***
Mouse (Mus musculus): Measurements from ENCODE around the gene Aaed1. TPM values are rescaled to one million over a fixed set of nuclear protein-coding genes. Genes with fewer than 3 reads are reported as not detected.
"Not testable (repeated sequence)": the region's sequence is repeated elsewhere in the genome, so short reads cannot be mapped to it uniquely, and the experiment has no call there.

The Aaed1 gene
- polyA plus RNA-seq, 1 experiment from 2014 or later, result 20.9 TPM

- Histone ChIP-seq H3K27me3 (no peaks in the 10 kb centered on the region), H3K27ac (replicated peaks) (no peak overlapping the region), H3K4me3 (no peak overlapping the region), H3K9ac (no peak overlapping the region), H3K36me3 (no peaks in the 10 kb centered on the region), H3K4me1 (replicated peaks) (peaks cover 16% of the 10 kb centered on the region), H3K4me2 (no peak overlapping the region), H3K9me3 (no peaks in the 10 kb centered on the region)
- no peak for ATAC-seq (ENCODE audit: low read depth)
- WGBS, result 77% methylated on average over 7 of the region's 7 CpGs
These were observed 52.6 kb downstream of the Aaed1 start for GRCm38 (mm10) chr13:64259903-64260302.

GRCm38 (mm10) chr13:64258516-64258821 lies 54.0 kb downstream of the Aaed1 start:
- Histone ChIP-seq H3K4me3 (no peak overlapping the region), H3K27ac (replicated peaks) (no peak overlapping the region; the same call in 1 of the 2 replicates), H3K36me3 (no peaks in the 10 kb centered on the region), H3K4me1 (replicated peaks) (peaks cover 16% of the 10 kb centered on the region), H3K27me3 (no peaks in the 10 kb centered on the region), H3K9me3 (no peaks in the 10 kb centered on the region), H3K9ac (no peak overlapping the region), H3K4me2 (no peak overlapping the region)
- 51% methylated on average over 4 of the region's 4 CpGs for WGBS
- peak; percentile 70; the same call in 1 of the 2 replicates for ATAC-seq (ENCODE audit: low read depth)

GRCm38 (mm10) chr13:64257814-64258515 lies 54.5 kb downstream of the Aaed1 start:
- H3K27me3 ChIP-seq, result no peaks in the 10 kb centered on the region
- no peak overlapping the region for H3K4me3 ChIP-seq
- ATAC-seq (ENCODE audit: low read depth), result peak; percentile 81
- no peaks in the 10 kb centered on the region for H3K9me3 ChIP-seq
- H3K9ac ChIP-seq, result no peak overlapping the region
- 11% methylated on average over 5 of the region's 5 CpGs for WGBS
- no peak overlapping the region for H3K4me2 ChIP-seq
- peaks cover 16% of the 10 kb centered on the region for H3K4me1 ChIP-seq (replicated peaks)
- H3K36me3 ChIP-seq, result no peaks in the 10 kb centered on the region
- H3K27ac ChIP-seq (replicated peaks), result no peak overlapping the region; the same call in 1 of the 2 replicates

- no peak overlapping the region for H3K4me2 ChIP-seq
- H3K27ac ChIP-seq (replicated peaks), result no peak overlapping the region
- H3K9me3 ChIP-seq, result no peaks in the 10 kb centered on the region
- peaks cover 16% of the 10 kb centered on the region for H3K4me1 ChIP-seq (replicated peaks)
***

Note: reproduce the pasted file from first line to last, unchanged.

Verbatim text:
Mouse (Mus musculus): Measurements from ENCODE around the gene Aaed1. TPM values are rescaled to one million over a fixed set of nuclear protein-coding genes. Genes with fewer than 3 reads are reported as not detected.
"Not testable (repeated sequence)": the region's sequence is repeated elsewhere in the genome, so short reads cannot be mapped to it uniquely, and the experiment has no call there.

The Aaed1 gene
- polyA plus RNA-seq, 1 experiment from 2014 or later, result 20.9 TPM

- Histone ChIP-seq H3K27me3 (no peaks in the 10 kb centered on the region), H3K27ac (replicated peaks) (no peak overlapping the region), H3K4me3 (no peak overlapping the region), H3K9ac (no peak overlapping the region), H3K36me3 (no peaks in the 10 kb centered on the region), H3K4me1 (replicated peaks) (peaks cover 16% of the 10 kb centered on the region), H3K4me2 (no peak overlapping the region), H3K9me3 (no peaks in the 10 kb centered on the region)
- no peak for ATAC-seq (ENCODE audit: low read depth)
- WGBS, result 77% methylated on average over 7 of the region's 7 CpGs
These were observed 52.6 kb downstream of the Aaed1 start for GRCm38 (mm10) chr13:64259903-64260302.

GRCm38 (mm10) chr13:64258516-64258821 lies 54.0 kb downstream of the Aaed1 start:
- Histone ChIP-seq H3K4me3 (no peak overlapping the region), H3K27ac (replicated peaks) (no peak overlapping the region; the same call in 1 of the 2 replicates), H3K36me3 (no peaks in the 10 kb centered on the region), H3K4me1 (replicated peaks) (peaks cover 16% of the 10 kb centered on the region), H3K27me3 (no peaks in the 10 kb centered on the region), H3K9me3 (no peaks in the 10 kb centered on the region), H3K9ac (no peak overlapping the region), H3K4me2 (no peak overlapping the region)
- 51% methylated on average over 4 of the region's 4 CpGs for WGBS
- peak; percentile 70; the same call in 1 of the 2 replicates for ATAC-seq (ENCODE audit: low read depth)

GRCm38 (mm10) chr13:64257814-64258515 lies 54.5 kb downstream of the Aaed1 start:
- H3K27me3 ChIP-seq, result no peaks in the 10 kb centered on the region
- no peak overlapping the region for H3K4me3 ChIP-seq
- ATAC-seq (ENCODE audit: low read depth), result peak; percentile 81
- no peaks in the 10 kb centered on the region for H3K9me3 ChIP-seq
- H3K9ac ChIP-seq, result no peak overlapping the region
- 11% methylated on average over 5 of the region's 5 CpGs for WGBS
- no peak overlapping the region for H3K4me2 ChIP-seq
- peaks cover 16% of the 10 kb centered on the region for H3K4me1 ChIP-seq (replicated peaks)
- H3K36me3 ChIP-seq, result no peaks in the 10 kb centered on the region
- H3K27ac ChIP-seq (replicated peaks), result no peak overlapping the region; the same call in 1 of the 2 replicates

- no peak overlapping the region for H3K4me2 ChIP-seq
- H3K27ac ChIP-seq (replicated peaks), result no peak overlapping the region
- H3K9me3 ChIP-seq, result no peaks in the 10 kb centered on the region
- peaks cover 16% of the 10 kb centered on the region for H3K4me1 ChIP-seq (replicated peaks)